What people of faith believe about the origin and diversification of life on Earth is not as simple as being for or against Darwinian evolution. Some believers see no conflict between their holy books and scientific journals — embracing the research of scientists and theologians as equal but different spheres. Many religious people are also attracted to a concept known as “Theistic Evolution,” accepting Darwinian mechanisms as Godís creative process. However, more conservative religious thinkers have labeled this a denial of Biblical truth and a grave heresy. PCUSA Presbyterian Dr. Rob Dillon will debate ARP Presbyterian Dr. Mark Ross to resolve the weighty question as to whether Theistic Evolution is compatible with faith in the Bible.

Dr. Rob Dillon is Associate Professor of Biology at the College of Charleston and coordinator of Darwin Week. He serves as President of the South Carolinians for Science Education, Trustee of the St. Andrews Constituent District School Board, and Tenor in the First (Scots) Presbyterian Kirk Choir.
     Dr Mark E. Ross is Associate Dean and Associate Professor of Systematic Theology at the Columbia campus of Erskine Theological Seminary and Director of the Institute for Reformed Worship.

Talks on Tap is a program of The Second Presbyterian Church of Charleston

Who Says the Neandertals Are so Different?

Thursday, February 11 at 4:00 p.m.
New Science Center Auditorium 129
     and
Thursday, February 11 at 6:30 p.m.
Duckett Hall Auditorium – The Citadel

Dr. David Frayer

Neanderthal and Modern man: ReutersNeandertals have been considered the poor cousins of Europeans since their first discovery in 1856. What could be worse that being called a "Neandertal" or a worse insult than "even a cave man can do it?" Yet, much new research about these fossils has shown they are not as brutal nor as simple minded as commonly assumed. Maybe, being a Neandertal was not so bad after all?

Dr. David Frayer is Professor of Anthropology at the University of Kansas. He has conducted research on fossils from Europe, Asia and Africa, but now focuses mainly on the Krapina Neandertals (Croatia) and on problems centered on the relationship between Neandertal and modern populations.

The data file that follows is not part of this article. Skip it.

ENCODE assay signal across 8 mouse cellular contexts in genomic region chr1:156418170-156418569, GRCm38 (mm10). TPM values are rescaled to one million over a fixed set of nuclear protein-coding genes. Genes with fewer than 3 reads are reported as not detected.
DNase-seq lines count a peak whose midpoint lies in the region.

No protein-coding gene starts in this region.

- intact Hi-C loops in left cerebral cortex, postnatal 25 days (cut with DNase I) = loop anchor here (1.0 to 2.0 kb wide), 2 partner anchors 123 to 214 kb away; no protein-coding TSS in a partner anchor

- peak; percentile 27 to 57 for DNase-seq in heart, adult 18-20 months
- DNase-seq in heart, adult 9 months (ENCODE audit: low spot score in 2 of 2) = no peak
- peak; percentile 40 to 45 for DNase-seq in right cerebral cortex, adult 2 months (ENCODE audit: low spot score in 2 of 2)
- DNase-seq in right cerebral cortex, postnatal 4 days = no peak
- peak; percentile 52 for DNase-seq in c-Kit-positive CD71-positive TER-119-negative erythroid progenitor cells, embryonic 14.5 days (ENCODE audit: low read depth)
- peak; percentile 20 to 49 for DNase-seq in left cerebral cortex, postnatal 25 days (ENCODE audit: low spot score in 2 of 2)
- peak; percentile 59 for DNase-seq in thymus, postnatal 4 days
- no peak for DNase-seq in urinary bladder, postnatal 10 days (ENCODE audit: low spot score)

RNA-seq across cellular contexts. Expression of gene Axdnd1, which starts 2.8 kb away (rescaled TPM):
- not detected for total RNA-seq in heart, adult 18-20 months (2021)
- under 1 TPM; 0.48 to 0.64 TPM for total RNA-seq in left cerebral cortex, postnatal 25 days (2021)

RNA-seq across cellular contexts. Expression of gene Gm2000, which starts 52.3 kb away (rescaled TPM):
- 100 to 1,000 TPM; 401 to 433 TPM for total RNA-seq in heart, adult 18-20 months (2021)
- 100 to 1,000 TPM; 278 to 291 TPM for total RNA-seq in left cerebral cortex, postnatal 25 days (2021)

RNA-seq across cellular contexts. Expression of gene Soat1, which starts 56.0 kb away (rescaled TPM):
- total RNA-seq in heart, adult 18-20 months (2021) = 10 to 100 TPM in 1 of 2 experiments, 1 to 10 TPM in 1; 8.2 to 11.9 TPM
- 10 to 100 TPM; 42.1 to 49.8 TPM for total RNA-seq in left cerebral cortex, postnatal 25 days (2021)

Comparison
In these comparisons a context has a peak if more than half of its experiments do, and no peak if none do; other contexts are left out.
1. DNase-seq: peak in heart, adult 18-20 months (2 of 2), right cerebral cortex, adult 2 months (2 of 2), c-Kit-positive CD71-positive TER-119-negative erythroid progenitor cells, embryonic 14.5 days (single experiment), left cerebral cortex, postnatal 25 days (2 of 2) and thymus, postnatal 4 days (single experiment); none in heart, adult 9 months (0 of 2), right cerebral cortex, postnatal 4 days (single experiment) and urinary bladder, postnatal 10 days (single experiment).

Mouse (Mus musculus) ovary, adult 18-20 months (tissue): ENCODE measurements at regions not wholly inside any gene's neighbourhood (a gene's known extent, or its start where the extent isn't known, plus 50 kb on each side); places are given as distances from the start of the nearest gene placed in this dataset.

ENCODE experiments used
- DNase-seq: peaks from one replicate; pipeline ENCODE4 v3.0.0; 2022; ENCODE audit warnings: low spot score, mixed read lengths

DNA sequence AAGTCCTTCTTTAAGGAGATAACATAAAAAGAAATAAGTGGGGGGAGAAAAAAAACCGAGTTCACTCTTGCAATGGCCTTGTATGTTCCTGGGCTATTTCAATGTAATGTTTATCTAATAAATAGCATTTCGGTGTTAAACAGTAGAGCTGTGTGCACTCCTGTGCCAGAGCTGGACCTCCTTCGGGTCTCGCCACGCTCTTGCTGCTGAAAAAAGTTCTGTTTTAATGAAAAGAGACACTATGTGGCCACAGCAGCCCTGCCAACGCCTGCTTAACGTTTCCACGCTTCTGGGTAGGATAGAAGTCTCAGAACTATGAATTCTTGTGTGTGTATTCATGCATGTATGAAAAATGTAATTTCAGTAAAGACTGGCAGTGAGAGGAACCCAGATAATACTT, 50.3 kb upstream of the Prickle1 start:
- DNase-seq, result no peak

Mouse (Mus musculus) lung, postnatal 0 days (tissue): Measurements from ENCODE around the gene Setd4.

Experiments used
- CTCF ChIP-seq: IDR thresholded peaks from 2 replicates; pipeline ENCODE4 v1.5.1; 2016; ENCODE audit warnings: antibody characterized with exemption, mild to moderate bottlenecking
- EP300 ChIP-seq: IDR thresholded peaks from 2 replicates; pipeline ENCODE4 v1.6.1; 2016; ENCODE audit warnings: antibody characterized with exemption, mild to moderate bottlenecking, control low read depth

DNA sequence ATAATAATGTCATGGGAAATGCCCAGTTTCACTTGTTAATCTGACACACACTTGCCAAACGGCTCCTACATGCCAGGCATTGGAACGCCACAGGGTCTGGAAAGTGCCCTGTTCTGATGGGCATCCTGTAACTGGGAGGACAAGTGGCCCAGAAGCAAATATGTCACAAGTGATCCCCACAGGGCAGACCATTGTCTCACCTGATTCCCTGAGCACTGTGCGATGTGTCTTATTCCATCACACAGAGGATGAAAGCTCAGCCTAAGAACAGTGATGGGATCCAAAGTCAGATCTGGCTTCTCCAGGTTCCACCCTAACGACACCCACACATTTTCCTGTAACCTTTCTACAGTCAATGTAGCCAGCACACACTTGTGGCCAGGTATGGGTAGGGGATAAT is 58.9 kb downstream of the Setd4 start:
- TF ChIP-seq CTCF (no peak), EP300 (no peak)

Sponsored by the Charleston Chapter of Sigma Xi, the Scientific Research Society

Expelled Exposed!
      Expelled Exposed

Friday, February 12 at 6 p.m.
CofC Education Center, Room 118
25 St. Philip Street

See Ben Stein's (2008) pseudo-documentary Expelled with subtitle track by Bogosity TV, based on the National Center for Science Education's Expelled Exposed website: a detailed look at why the Ben Stein movie is not a documentary at all, but anti-science propaganda aimed at creating the appearance of controversy where there is none.

Refreshments will be served.
Sponsored by the College of Charleston Biology Club

Evolution in K-12 Education
      A Workshop for Teachers

Friday, February 12 at 6-9:00 p.m.
CofC North Campus, Room 139
5300 International Boulevard, Building B
North Charleston, SC

Join us for a series of presentations and hands-on activities directed toward enriching the evolutionary component of science education at the secondary level, led by College of Charleston faculty: Dr. William Veal (Education), Drs. Rob Dillon and John Peters (Biology) and Dr. Mitchell Colgan (Geology).
Teachers interested in attending, RSVP by February 9 to Starr Jordan 953-7847 or jordans@cofc.edu

Birthday Party for Charles Darwin to Follow
Happy 201st C.D.!!

 

Evolution Sunday
      Circular Congregational Church

Sunday, February 14 at 11:00 a.m.
Circular Congregational Church
Topic T.B.A.

Rev. Bert Keller

Christian faith has both understood and expressed itself in terms of the culture it lives in. Sometimes theology has run ahead of the culture, and at other times the culture has run way ahead of theology ó and helped change ways of thinking about God. The most productive interactions occur when they are running together and talking while they run.

Rev. Keller has participated in Darwin Week for several years. He has examined the interplay of faith and science, the evolutionary aspects of God and church, and is sure to bring great insight and interest to the discussion again this year.